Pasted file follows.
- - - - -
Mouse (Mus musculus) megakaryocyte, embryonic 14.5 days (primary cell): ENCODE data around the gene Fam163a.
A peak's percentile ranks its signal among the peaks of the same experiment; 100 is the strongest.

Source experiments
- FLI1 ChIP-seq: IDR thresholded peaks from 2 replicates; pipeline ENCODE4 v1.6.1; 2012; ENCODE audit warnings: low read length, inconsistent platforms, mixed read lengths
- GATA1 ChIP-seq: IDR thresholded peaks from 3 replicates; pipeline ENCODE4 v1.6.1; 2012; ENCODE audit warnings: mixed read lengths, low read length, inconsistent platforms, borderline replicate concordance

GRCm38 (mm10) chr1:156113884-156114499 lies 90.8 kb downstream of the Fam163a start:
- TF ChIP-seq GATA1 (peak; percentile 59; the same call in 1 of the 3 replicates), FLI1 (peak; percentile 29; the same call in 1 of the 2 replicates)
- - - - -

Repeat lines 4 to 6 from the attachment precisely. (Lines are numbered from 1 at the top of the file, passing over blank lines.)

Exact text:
- FLI1 ChIP-seq: IDR thresholded peaks from 2 replicates; pipeline ENCODE4 v1.6.1; 2012; ENCODE audit warnings: low read length, inconsistent platforms, mixed read lengths
- GATA1 ChIP-seq: IDR thresholded peaks from 3 replicates; pipeline ENCODE4 v1.6.1; 2012; ENCODE audit warnings: mixed read lengths, low read length, inconsistent platforms, borderline replicate concordance

GRCm38 (mm10) chr1:156113884-156114499 lies 90.8 kb downstream of the Fam163a start: